War on Poverty at 50 & the Affordable Care Act

16 December 2013

blog

I had an epiphany today while reading articles about the War on Poverty as we near the 50th Anniversary of President Lyndon Johnson’s Great Society. The current “war” on the Affordable Care Act is really just the continuation of a practice that is part of an intellectual pastime which seems to always accompany efforts at social reform in our country.

Because there is an ongoing onslaught against social reforms that are based on the belief that people are entitled to make a decent living, and have access to healthy food and health care.

Depending upon your point of view, no doubt the legislation which created the Social Security retirement program marked the end of the world. Actually, those same detractors today continue efforts to destroy one of the most effective social welfare programs—self-funded—by endless disingenuous arguments citing its eminent demise. As if they really cared about beneficiaries.

And in case you wonder, yes, I question their good intentions, with the same zeal I call out those legislators in states who pass “right to work” laws. Where “right to work” means modern day corporate and little bosses can suppress wages and make ungodly profits at the expense of workers who cannot afford to take care of their families and children.

Just how stupid do they think we are?

Back to the Great Society. To read the blogosphere and chatter on the internet the War on Poverty was an abysmal failure, and numerous articles cite an increase in the number of Americans living in poverty today as compared to back in the day, before the federal antipoverty programs. In fact, we know that today more children live in poverty and go hungry than in 1970.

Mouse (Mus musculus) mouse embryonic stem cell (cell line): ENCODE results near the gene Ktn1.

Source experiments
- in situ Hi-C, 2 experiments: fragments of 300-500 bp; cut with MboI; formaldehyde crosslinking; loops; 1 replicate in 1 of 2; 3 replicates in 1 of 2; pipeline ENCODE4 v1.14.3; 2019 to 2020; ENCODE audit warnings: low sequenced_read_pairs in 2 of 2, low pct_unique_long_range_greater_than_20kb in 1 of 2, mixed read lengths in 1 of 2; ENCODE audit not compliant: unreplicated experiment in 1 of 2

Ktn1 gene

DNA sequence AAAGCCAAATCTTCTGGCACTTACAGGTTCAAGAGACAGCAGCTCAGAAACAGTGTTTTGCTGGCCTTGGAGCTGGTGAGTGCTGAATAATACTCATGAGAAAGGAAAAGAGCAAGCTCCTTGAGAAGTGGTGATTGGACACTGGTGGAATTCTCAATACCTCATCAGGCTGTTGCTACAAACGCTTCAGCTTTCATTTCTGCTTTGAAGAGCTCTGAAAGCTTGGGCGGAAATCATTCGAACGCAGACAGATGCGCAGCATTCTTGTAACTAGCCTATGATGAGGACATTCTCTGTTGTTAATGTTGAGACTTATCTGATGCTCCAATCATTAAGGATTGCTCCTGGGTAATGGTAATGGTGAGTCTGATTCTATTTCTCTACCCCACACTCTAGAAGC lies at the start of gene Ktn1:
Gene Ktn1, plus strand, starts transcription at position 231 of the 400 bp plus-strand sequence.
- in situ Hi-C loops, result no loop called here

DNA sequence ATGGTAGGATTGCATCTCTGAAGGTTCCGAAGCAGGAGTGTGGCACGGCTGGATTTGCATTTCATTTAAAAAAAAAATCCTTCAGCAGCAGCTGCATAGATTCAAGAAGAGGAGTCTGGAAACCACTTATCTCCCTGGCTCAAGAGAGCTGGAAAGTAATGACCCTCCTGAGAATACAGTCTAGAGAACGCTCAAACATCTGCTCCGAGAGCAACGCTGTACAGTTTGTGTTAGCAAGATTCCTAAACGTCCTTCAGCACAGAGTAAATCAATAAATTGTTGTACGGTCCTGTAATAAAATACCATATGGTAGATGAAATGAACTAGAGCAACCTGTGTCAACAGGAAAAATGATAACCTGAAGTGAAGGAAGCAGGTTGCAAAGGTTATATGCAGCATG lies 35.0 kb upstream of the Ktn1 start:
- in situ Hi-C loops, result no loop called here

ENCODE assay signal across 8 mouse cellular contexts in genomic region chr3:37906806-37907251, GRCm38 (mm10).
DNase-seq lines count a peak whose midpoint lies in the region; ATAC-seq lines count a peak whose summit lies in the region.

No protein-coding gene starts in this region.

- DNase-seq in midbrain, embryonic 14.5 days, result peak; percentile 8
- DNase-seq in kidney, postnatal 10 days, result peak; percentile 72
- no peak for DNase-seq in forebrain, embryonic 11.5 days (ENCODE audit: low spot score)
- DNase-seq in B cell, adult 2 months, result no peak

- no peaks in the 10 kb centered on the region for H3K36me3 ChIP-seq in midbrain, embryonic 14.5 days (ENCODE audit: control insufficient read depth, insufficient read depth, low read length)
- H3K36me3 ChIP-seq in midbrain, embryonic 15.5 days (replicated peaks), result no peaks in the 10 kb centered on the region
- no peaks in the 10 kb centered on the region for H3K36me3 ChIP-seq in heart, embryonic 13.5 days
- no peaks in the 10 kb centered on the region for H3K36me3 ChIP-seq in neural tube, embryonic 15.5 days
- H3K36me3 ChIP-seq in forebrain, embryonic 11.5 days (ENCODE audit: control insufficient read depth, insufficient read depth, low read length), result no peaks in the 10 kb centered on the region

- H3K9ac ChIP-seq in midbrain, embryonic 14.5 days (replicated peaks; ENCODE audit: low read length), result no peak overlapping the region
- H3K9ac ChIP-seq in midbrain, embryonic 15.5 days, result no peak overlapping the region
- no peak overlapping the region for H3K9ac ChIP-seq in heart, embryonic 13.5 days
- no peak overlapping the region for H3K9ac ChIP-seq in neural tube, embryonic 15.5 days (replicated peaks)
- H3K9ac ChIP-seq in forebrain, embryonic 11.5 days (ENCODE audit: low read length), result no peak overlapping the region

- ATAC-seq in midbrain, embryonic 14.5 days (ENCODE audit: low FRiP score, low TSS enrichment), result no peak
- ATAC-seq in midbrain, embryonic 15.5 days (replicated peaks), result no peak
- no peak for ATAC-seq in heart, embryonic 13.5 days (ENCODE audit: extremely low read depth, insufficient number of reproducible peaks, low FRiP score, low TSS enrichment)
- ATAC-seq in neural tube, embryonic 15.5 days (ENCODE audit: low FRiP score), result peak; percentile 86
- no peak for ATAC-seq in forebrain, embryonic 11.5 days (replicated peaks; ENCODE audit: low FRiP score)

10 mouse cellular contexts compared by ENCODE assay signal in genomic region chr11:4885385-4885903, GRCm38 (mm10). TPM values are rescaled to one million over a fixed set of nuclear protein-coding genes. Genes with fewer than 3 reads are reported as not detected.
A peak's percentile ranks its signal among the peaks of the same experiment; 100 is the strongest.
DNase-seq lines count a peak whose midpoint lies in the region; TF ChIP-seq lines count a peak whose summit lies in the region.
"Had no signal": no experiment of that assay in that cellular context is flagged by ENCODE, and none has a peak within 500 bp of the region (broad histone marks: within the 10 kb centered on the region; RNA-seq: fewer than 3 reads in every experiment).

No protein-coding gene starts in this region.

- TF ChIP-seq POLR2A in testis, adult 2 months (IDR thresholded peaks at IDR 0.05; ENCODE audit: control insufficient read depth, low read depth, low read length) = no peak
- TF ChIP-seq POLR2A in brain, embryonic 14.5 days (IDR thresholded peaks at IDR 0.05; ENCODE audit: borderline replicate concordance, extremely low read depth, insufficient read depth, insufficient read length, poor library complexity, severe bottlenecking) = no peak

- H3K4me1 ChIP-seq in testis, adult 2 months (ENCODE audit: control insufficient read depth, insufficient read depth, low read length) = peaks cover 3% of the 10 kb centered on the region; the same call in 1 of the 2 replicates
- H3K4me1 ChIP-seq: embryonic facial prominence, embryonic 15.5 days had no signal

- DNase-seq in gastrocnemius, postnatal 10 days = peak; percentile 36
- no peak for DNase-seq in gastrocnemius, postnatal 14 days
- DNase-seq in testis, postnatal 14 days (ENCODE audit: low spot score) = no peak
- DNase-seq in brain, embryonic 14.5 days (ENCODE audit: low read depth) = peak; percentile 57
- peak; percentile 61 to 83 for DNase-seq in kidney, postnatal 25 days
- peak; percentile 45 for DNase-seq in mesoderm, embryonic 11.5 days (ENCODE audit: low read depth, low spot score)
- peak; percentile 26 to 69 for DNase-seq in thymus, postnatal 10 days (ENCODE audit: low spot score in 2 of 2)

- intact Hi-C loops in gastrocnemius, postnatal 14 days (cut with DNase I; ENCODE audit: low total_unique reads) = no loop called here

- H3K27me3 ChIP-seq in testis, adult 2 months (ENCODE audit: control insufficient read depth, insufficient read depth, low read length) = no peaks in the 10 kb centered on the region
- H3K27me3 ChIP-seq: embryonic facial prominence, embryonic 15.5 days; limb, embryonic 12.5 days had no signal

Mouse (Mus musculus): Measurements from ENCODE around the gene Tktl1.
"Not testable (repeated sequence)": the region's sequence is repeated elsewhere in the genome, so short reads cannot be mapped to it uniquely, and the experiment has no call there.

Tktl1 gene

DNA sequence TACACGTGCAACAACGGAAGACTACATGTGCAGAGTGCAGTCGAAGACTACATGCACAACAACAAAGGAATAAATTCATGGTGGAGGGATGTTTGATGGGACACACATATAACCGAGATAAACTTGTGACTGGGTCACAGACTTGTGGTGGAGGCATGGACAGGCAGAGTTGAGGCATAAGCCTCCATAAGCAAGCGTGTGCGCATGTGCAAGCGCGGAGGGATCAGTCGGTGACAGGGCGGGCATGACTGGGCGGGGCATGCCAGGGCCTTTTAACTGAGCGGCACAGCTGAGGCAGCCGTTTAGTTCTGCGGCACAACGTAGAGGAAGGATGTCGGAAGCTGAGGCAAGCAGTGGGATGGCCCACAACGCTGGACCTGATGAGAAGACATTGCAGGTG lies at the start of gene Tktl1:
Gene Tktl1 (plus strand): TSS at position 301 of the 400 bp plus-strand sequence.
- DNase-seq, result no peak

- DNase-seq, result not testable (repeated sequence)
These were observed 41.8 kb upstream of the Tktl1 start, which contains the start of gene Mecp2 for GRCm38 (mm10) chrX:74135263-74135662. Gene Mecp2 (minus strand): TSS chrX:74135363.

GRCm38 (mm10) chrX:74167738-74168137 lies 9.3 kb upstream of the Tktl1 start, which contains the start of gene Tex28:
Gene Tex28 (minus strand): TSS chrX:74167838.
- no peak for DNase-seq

The fallacy is to blame federal welfare programs, instead of the obvious and real culprit. I’ll get to that in a second.

First let’s debunk another prevalent myth. To say that welfare programs foster a culture of dependency is as fallacious as to claim that those born with a silver spoon in their mouths are lazy and only succeed because they are not allowed to fail. Depending upon your last name, you can run a Savings and Loan into the ground; fail at any number of private enterprises, and still be propped up in yet one more family/family connected business.

For the average American, it is hard to believe the system isn’t rigged, when a Texas judge sentences a convicted youth to 10 years probation and no jail time nor juvenile detention for a drunk driving offense where four people are killed. His lawyer effectively argued that the young man was a victim of “affluenza,” meaning that he was raised in privilege and never was reprimanded for his actions, and therefore was not responsible for his actions.

Again, just how stupid do they think we are?

We will only move forward effectively if we are willing to name the reason that our middle class is disappearing, and more and more families cannot afford to feed their children. And the reason is that the system is rigged.

It is rigged by laws that have been enacted to give public handouts to big businesses because they believe they have a right to those handouts. Because they believe they have the right, and even the responsibility to increase profits no matter the harm done to a workforce and environment struggling to survive.

It is rigged for a class of financial institution wizards who are “too big to fail” and hold Congress hostage for compensation or they will “quit.”

Are you kidding?

It is rigged because that same class of people who preach from the Constitution and the Good Book, have somehow convinced themselves that “those” people just don’t work hard enough, or otherwise don’t deserve our collective help.